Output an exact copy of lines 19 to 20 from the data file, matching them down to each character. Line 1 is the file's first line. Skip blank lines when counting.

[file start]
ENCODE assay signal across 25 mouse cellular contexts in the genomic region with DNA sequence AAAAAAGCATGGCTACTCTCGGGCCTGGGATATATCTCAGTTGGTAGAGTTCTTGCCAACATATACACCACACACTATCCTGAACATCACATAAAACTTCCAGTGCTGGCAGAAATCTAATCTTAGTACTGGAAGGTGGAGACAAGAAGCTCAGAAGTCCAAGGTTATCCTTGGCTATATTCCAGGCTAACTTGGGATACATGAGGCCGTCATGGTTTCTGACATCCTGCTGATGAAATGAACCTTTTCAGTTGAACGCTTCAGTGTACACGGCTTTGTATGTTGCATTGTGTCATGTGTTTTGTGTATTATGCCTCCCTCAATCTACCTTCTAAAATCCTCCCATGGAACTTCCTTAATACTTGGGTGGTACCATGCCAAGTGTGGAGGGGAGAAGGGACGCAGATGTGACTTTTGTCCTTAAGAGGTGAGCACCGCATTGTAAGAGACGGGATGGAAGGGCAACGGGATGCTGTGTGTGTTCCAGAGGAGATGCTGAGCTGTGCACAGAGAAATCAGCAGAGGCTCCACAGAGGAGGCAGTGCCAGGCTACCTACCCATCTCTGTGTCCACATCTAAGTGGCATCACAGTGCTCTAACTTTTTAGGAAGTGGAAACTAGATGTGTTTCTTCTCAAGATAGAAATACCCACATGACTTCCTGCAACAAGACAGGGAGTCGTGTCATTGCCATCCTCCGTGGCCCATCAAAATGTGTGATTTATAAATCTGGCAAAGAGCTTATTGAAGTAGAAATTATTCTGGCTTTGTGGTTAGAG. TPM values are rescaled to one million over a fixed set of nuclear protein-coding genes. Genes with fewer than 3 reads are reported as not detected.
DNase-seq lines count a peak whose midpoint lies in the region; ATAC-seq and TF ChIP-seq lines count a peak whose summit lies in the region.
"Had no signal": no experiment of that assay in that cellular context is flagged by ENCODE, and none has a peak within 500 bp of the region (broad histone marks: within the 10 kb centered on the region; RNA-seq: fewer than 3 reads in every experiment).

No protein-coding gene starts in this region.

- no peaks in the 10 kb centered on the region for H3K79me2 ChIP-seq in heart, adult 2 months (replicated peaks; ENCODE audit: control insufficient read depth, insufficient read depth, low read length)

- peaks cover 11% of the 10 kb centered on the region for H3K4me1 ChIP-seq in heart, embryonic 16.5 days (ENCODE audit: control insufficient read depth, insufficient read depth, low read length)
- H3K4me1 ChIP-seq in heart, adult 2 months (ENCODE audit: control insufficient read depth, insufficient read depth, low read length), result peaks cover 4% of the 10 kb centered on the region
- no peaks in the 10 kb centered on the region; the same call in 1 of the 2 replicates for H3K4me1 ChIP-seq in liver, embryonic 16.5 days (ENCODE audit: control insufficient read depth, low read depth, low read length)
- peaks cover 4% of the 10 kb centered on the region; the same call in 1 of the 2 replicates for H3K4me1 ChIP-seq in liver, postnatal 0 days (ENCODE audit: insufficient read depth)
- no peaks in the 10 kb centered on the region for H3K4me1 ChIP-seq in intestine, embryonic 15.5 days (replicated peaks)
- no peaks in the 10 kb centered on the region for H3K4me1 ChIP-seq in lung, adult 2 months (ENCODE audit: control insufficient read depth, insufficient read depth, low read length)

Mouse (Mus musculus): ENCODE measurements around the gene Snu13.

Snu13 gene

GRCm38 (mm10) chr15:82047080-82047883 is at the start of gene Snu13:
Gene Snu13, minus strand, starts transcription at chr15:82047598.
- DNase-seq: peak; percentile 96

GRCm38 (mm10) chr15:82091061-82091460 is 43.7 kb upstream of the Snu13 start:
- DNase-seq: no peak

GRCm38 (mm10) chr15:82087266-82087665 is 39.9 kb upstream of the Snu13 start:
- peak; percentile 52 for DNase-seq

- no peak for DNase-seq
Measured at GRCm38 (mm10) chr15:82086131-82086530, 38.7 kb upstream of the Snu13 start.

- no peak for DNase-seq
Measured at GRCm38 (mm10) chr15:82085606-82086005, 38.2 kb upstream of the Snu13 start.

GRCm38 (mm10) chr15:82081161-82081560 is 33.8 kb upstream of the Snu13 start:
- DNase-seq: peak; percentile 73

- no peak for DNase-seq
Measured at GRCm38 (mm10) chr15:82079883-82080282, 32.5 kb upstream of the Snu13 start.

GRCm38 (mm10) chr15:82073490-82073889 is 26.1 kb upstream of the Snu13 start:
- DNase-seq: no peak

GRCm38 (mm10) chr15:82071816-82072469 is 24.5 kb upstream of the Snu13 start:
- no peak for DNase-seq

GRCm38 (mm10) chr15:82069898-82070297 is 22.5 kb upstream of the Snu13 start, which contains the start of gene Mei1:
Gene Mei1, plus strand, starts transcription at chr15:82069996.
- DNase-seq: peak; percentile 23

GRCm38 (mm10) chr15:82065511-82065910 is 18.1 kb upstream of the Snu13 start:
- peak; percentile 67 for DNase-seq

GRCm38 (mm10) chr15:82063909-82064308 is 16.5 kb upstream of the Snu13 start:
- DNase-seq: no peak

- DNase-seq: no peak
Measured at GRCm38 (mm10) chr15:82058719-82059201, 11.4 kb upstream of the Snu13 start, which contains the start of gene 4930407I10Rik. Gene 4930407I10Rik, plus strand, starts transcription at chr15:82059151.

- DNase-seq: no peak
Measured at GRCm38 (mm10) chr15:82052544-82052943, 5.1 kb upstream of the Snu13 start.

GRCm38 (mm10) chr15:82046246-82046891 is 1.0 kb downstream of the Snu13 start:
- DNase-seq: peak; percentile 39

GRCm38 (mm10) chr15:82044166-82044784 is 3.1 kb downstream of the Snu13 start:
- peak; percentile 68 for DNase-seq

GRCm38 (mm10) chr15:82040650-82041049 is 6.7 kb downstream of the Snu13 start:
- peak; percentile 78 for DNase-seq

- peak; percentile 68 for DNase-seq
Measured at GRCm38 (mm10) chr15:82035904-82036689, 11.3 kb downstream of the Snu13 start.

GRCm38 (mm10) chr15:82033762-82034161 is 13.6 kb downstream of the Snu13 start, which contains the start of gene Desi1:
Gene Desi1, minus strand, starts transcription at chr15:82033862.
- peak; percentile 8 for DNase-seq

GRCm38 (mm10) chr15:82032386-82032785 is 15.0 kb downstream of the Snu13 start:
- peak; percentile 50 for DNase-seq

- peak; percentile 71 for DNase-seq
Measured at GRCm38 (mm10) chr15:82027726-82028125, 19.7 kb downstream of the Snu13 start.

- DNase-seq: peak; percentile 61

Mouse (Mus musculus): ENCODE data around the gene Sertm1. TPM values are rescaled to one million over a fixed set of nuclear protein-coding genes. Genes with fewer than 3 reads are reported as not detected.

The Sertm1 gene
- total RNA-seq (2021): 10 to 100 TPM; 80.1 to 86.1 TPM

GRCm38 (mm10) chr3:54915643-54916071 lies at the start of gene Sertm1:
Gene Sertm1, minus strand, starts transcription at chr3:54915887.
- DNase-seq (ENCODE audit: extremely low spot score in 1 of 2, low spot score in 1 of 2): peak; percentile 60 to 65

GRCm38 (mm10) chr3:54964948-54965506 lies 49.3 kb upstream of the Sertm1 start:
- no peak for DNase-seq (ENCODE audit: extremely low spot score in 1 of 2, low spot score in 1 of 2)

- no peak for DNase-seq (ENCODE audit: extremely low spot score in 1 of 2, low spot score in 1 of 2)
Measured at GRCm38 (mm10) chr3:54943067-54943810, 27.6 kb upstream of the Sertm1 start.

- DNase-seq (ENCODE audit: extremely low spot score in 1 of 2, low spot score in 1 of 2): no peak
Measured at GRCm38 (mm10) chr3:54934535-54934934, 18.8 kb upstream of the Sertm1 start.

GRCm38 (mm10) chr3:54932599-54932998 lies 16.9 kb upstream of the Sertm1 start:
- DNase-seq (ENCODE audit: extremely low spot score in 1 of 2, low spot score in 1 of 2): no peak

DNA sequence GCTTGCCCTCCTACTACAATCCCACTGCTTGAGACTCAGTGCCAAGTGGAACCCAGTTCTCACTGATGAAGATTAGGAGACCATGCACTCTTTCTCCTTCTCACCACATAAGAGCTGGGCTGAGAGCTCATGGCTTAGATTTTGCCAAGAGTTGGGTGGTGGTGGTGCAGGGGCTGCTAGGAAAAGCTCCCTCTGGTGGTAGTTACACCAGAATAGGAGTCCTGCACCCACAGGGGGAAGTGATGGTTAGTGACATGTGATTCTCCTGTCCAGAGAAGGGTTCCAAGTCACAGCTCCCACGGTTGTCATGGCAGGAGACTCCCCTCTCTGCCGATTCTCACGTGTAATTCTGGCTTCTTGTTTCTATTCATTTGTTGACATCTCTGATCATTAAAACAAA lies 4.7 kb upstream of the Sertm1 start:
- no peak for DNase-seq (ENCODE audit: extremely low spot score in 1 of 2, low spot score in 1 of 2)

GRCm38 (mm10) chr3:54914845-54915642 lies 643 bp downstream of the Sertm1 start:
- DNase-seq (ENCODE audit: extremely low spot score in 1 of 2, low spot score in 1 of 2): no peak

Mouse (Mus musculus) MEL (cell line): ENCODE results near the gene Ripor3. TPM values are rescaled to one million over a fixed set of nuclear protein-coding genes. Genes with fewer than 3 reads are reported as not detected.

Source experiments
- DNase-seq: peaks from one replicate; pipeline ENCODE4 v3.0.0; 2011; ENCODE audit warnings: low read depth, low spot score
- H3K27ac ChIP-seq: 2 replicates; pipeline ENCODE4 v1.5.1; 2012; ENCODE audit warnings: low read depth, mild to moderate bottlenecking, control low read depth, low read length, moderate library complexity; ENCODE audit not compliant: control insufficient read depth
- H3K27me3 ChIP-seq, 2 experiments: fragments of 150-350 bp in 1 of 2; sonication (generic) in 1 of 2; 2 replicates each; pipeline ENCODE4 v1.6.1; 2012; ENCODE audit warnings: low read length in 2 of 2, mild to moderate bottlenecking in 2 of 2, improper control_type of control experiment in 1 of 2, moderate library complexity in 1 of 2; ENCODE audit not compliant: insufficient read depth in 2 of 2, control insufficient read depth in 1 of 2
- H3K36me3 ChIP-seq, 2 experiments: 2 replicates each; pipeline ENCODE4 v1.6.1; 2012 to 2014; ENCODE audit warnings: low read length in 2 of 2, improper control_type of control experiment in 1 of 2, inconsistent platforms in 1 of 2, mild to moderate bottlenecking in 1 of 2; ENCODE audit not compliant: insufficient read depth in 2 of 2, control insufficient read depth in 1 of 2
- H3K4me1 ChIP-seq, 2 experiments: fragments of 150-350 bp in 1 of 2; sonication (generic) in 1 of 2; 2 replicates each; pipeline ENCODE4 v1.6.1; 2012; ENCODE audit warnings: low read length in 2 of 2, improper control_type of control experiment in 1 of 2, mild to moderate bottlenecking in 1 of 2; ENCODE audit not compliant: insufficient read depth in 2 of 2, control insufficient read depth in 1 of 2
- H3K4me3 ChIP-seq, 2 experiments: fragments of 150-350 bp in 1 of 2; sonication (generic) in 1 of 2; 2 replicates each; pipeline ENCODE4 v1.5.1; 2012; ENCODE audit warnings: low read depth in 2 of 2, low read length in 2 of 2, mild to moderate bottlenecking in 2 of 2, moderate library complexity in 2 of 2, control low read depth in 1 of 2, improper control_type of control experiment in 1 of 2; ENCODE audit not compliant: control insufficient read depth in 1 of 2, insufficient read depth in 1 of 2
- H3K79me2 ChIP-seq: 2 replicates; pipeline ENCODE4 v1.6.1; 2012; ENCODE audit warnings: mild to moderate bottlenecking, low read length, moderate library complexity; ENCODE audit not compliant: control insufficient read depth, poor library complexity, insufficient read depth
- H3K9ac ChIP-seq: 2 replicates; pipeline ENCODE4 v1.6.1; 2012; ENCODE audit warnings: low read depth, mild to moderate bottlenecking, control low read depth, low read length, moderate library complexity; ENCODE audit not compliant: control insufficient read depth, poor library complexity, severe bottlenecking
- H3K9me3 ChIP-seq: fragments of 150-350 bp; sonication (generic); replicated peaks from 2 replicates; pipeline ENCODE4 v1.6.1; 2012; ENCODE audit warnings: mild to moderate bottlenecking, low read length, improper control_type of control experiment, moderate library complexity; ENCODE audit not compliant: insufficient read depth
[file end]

GRCm38 (mm10) chr15:82087266-82087665 is 39.9 kb upstream of the Snu13 start:
- peak; percentile 52 for DNase-seq